Many of the first reviews for Aaron Sorkin’s new HBO series The Newsroom hurled similar criticisms at the show: It’s preachy. It’s hyper-idealized. The characters aren’t much more than devices made to deliver politicized speeches. And just based on last Sunday’s pilot — the only episode I’ve seen — there’s certainly some validity to those arguments. But there’s another complaint that’s been repeated in nearly every review I’ve read: That it’s a mistake for Sorkin to set the show two years in the past. (The pilot takes place in 2010, mostly on the day of the BP oil spill in the Gulf of Mexico.) HITFIX television critic Alan Sepinwall wrote, “Dealing with familiar stories from real life also allows Sorkin to use 20/20 hindsight to make his heroes look even smarter, and their opponents dumber” … as if this were somehow a cheat. Some critics have even insinuated that The Newsroom‘s time shift allows it to shit on the real-world journalists who put in hundreds of hours of legwork to break stories that Sorkin’s characters will suss out no time.
I don’t get this argument. At all. And that’s coming from someone who worked as a newspaper reporter/editor for the better part of a decade. For starters, The Newsroom isn’t a news-delivering vehicle, so it doesn’t have to play by the same rules as real-world news organizations. It’s also not a program designed to serve as a TV-news watchdog (a la The Daily Show), even though some of its storylines will obviously reflect Sorkin’s feelings on the current state of the cable-news business. The Newsroom is, first and foremost, a TV drama. And as such, there seem to be very clear story-driven (as opposed to agenda-driven) reasons for setting the show in the past. Watching Will McAvoy, Jeff Daniels’ reinvigorated news anchor, cover stories that we all lived through, like the BP oil spill, will register with greater impact than it would if the show were using made-up news events. And by being able to take the long view on how things played out, Sorkin can plot around real-world events to optimal effect.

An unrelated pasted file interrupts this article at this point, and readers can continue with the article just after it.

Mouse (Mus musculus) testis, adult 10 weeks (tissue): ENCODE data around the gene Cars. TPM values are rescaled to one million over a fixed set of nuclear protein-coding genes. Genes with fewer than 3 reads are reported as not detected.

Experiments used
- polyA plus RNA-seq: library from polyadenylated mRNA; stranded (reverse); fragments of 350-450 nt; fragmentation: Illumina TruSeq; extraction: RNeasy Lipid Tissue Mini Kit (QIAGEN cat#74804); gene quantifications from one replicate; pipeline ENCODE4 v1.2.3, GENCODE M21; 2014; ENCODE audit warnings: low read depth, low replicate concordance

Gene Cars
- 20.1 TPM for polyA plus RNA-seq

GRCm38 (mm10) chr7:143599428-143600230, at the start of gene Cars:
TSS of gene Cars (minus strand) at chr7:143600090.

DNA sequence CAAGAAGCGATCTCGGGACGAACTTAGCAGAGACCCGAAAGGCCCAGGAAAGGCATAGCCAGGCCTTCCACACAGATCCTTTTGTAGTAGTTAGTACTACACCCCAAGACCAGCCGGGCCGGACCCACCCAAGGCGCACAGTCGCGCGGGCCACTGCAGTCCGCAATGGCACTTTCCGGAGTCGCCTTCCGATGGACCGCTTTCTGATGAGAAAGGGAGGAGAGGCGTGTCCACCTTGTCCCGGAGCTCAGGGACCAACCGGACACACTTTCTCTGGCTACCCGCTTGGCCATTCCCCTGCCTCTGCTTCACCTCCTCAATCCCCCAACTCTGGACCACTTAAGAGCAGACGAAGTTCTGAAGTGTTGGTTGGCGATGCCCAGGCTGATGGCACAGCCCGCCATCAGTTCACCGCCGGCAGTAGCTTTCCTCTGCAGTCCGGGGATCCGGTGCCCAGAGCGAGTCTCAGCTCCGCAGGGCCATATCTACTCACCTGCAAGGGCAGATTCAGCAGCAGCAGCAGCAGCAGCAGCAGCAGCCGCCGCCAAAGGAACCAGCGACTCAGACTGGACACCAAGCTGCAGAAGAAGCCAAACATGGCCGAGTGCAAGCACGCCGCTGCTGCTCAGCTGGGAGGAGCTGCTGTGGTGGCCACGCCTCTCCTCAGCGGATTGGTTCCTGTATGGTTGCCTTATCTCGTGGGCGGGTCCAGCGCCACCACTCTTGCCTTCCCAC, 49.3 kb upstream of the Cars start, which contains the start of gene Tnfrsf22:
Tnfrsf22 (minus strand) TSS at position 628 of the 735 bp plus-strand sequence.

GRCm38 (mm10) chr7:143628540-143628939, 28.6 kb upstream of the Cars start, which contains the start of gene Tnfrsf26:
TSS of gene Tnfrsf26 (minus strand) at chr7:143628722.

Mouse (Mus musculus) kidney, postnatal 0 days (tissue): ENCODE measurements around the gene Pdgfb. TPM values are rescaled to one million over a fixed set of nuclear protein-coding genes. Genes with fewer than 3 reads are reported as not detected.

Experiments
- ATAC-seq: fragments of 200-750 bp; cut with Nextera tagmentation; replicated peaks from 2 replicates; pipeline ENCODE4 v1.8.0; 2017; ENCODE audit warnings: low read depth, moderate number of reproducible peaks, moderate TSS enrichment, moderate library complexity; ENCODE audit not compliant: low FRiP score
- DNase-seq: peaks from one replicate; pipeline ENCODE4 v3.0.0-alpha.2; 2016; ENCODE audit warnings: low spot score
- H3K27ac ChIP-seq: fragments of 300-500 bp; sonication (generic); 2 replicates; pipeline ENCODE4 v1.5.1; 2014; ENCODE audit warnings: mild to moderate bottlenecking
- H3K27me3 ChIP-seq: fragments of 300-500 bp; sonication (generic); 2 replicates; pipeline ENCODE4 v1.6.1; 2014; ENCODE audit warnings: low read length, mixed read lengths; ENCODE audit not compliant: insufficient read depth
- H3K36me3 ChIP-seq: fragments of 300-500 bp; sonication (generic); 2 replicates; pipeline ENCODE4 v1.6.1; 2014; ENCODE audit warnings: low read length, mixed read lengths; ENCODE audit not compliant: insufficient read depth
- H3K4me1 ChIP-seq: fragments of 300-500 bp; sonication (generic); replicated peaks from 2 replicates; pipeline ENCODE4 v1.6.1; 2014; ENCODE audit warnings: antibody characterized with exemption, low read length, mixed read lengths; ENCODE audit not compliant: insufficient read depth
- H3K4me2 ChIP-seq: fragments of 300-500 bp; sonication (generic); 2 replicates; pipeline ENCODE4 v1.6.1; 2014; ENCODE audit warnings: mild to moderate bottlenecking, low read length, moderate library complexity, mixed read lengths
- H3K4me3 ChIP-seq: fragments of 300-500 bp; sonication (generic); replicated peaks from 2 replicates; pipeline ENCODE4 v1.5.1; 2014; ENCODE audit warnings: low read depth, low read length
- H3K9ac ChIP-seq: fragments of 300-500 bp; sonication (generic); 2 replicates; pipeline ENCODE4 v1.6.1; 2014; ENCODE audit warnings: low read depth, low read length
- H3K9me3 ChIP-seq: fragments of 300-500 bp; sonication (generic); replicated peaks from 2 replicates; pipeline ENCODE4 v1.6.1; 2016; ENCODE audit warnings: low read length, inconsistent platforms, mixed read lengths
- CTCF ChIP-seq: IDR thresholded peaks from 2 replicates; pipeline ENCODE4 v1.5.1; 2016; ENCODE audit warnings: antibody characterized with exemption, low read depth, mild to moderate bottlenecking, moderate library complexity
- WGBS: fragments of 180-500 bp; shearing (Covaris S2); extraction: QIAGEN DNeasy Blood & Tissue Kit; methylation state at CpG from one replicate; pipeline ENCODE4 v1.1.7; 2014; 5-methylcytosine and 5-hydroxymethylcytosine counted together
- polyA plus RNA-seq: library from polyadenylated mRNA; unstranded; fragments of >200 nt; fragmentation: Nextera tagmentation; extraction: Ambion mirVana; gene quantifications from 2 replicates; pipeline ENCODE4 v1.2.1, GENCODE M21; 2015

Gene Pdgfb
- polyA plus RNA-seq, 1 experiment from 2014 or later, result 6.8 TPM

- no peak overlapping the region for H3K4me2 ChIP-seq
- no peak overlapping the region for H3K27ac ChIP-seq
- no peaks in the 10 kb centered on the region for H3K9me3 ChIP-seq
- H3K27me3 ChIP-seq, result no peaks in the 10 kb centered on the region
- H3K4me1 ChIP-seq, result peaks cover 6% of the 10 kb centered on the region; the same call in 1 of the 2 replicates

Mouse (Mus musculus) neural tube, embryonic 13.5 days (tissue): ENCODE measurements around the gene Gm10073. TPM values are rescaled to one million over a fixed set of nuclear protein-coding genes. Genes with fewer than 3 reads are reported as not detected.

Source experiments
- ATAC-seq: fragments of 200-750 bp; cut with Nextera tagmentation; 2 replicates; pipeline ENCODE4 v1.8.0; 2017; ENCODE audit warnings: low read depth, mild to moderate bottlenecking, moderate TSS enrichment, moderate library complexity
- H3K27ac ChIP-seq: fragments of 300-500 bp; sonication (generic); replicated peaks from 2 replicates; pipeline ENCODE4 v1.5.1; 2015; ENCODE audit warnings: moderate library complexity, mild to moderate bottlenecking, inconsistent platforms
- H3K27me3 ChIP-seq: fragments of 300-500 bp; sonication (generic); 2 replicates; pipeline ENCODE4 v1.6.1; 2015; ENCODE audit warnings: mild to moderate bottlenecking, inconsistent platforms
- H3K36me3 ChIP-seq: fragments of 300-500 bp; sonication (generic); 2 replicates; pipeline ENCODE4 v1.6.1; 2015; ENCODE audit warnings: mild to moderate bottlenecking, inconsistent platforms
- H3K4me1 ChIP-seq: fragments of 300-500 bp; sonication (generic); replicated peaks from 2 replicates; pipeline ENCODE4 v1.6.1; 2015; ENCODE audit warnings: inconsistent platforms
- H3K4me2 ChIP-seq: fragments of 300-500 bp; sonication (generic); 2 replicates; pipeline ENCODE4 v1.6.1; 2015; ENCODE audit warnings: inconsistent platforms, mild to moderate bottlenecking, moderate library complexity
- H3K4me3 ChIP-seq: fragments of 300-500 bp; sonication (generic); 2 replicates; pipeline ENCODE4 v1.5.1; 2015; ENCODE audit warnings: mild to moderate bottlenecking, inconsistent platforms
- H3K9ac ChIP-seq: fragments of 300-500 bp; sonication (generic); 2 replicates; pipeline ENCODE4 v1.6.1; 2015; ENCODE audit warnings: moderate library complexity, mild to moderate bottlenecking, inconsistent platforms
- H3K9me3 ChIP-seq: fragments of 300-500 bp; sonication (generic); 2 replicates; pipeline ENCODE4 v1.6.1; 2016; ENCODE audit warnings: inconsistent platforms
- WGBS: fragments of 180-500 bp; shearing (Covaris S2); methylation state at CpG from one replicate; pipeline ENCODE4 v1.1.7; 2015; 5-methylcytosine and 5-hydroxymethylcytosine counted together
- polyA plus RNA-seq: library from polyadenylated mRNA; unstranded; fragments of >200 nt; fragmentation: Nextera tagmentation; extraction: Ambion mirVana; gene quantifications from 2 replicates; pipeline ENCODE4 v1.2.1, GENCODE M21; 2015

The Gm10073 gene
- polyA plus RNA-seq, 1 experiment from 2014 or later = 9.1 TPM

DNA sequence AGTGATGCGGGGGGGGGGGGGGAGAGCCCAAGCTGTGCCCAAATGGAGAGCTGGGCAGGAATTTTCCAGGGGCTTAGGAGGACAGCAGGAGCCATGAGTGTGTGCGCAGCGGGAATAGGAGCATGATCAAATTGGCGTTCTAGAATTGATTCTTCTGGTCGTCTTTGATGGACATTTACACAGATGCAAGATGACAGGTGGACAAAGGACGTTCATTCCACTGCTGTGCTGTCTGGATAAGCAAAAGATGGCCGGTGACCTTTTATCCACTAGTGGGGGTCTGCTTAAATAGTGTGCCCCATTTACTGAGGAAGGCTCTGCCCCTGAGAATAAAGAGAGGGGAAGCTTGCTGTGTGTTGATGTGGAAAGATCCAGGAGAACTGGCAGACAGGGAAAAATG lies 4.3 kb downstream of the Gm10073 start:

Also, I’d wager good money the time shift won’t always be employed as a trick to make McAvoy look smarter than any news anchor has a right to be. Will is going to blow stories, and when he does, the viewer will be able to identify where and how he’s screwing up before Will even has an inkling that something is amiss. There is inherent drama in that. Consider James Cameron’s Titanic. We know the boat is going down long before the characters do, and that knowledge magnifies and adds extra significance to each bad or unlucky decision the characters make.
So call The Newsroom a sanctimonious liberal manifesto disguised as a television series if you must. But from strictly a storytelling perspective, I honestly don’t see how the time shift will do anything other than help strengthen the show’s dramatic spine.